Technology is a tool, not an end in itself | KPMG | BE
Technology is a tool, not an end in itself

Technology is a tool, not an end in itself

Technology is a tool, not an end in itself

In these times of technological disruption, changing regulations and geopolitical uncertainty, openness to change must be present in the DNA of companies more than ever before. In order to stay relevant, existing firms must reinvent themselves for the digital age without obsessing about technology.

In short

  • Globalization, digitalization and geopolitical tensions fuel the need for business transformation
  • 96% of companies are busy transforming themselves
  • Transformation begins with an honest self-assessment
  • Technology is not an end in itself
  • Hone in on strategic objectives and convert these into an operational model
  • The solution may sometimes deviate from the original question

 

Peter Van den Spiegel heads the KPMG Data & Analytics Competence Center, Wim Ilsbroux is Enterprise Transformation leader. Together, they are ideally positioned to explain why business transformation is needed today, how to best approach it, what the pitfalls are and how to avoid them.

Disruptive times

Let's recap: successful companies are constantly evolving in order to prepare for the future. But why is the need for change so urgent and real today? Wim Ilsbroux: “More than ever before, we are functioning in a drastically changing market environment. Globalization and digitalization are not new to us, of course, but what is new is that companies are now fully experiencing it themselves. Globalization opens markets and increases competition. Digitalization removes barriers in offering goods and services internationally. Technology is evolving at a rapid pace. And after a brief hiatus, geopolitical tensions are again the order of the day, with, among others, Brexit and the threat of trade wars. Global events are threats, but also opportunities for both large multinationals and say, a pear grower from Limburg, Belgium who is confronted with Russian sanctions.”

Peter Van den Spiegel adds: “Also new is that companies are now competing with each other across sectors. Entire new companies and business models are created and this forces existing firms to question their own identity. Consider what HelloFresh means for supermarkets. In order to come to a win-win situation under the motto, “If you can’t beat them, join them”, new alliances are created, such as the one between the security and insurance sectors, for example.”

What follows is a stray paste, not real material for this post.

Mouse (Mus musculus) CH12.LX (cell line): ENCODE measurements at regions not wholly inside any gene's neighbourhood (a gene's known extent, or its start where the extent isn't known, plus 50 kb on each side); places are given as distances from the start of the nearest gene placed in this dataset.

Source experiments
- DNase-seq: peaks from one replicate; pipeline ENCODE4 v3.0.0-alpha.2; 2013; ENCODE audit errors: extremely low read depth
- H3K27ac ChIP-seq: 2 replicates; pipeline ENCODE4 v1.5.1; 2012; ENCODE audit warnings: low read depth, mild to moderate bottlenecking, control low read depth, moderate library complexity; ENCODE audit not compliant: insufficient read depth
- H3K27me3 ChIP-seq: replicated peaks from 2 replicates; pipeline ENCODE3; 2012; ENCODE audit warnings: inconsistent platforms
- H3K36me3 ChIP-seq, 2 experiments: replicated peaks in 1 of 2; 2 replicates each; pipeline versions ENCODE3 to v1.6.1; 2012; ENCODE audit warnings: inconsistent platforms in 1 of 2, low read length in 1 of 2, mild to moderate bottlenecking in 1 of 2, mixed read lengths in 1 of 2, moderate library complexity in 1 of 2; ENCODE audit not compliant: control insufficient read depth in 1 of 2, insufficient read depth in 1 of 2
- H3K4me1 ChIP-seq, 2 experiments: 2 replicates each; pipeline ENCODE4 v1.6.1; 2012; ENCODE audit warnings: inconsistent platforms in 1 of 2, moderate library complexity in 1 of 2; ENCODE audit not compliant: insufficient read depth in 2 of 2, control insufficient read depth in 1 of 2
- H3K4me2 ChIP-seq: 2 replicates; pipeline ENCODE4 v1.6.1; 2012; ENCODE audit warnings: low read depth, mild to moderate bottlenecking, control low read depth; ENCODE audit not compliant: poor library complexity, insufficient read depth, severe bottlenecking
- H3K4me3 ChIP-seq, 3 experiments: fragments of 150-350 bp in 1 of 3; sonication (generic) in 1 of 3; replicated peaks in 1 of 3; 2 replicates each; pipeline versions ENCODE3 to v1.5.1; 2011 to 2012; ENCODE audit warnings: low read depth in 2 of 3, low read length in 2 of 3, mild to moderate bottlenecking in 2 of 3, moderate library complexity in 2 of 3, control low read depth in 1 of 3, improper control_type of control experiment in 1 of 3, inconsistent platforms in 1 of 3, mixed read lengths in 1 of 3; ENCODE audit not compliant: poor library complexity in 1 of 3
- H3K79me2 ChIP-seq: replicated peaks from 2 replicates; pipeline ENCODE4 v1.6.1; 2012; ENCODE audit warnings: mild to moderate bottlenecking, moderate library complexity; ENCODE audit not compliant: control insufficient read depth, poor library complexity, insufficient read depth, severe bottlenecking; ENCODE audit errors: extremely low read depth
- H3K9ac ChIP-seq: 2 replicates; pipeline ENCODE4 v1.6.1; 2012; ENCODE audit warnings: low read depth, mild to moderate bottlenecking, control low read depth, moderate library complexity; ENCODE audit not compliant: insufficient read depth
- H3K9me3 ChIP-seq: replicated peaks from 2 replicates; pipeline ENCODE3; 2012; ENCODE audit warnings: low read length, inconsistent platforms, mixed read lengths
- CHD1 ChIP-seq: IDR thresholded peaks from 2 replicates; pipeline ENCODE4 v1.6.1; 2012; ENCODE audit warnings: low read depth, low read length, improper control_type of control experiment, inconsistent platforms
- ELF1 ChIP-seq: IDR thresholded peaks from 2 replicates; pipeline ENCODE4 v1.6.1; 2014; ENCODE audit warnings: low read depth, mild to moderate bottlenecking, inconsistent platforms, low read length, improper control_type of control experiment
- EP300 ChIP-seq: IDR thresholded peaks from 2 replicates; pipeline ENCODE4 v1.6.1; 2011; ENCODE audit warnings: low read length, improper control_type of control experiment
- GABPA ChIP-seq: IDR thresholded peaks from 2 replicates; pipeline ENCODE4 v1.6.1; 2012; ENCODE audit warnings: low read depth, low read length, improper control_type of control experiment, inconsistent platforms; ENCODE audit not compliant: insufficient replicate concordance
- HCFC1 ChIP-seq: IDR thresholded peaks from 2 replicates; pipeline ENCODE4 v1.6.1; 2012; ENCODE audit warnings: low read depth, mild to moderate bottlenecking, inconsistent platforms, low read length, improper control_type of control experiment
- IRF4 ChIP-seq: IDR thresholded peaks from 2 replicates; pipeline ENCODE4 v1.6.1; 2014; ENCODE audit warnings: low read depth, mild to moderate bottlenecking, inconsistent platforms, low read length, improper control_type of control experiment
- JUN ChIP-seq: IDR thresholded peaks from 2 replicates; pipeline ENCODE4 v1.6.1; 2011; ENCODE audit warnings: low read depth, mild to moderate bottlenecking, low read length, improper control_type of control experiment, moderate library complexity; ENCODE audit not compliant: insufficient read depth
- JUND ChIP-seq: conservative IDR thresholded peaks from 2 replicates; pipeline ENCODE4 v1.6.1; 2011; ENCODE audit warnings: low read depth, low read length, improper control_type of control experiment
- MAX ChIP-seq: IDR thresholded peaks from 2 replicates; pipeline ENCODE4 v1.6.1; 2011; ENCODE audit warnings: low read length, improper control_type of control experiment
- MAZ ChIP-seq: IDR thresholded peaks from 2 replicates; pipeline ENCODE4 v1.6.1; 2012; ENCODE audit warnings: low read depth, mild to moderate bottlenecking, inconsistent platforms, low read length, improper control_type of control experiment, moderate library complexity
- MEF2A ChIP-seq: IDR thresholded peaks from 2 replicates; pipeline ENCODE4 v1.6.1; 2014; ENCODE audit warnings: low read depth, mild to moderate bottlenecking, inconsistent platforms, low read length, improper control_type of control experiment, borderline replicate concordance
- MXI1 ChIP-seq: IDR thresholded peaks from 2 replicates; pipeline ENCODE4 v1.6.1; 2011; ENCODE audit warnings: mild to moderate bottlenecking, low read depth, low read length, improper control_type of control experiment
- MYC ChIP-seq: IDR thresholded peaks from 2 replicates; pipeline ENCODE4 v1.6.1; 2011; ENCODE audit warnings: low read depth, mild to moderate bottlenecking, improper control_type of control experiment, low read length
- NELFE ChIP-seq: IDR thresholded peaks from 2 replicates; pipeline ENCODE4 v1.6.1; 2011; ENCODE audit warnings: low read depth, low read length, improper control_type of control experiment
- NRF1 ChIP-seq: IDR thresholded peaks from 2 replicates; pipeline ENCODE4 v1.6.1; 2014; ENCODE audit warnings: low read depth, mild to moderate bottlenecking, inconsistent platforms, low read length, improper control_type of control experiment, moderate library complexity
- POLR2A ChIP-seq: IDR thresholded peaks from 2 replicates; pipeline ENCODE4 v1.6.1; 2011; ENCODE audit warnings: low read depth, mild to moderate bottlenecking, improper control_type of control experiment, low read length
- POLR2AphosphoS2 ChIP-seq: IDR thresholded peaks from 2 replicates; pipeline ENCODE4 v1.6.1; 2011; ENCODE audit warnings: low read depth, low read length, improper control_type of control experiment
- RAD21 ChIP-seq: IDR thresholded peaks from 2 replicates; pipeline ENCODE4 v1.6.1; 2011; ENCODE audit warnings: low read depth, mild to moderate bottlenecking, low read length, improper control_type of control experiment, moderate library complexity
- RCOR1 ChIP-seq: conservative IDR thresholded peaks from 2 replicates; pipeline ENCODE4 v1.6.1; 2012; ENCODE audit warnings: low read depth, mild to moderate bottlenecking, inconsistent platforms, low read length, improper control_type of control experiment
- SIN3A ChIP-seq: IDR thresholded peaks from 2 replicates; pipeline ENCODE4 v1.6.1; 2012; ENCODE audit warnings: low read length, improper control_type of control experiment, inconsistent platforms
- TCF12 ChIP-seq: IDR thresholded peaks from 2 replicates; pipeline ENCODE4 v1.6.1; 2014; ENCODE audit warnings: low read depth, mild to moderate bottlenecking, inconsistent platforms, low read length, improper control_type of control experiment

From product to service

We are evolving from offering a product to offering a service, says Van den Spiegel. “Leasing light instead of buying light bulbs, for instance, whereby all of the infrastructure is also included. As a company, you do not need to build a data center when you can easily hire cloud services. Business models are also changing: for clients, it's all about the experience these days, preferably at no cost. That is why companies are drastically experimenting to be able to respond to this, but they often fail to make a profit from it.”

These days, it seems almost as though it is easier to build an entirely new digital company from the ground up to conquer the world than it is to transform a brick and mortar company into a successful digital enterprise. How do we explain that? “It's always about people,” says Ilsbroux. “And people generally do not like change - even though change should be part of every company's DNA.”

Still, this is not a sob story about our demise, but rather an homage to hope. Van den Spiegel: “In our last CEO Outlook, 96% of the business leaders indicated that their enterprises were busy with a business transformation. The sense of urgency is therefore great and technology also contributes to this. By the way, digitally native companies are also faced with challenges, because they, in turn, need to make more physical contact with clients.”

Business transformation, where to start?

What are the first steps you need to take in order to begin a successful transformation? Ilsbroux: “As a company, you should start with an honest self-assessment. Two fundamental axles are important here: how are we performing financially in comparison to our competitors? The second axle: is our business model future-proof, and how susceptible are we to (digital) disruption? If you score poorly on one or both axles, then you clearly need to transform. If you score poorly on both axles, then it's 'all hands on deck' in implementing a rescue operation. If, on the other hand, you score well on both axles, you can enjoy the luxury of time. Companies in this last category are also transforming, but they are taking the time to consider how to position themselves to gain and maintain leadership of a sector. An example of this is General Electric that is now fully committed to connected machines. Most banks and insurance companies are among those that are transforming themselves from a relatively solid cash position.”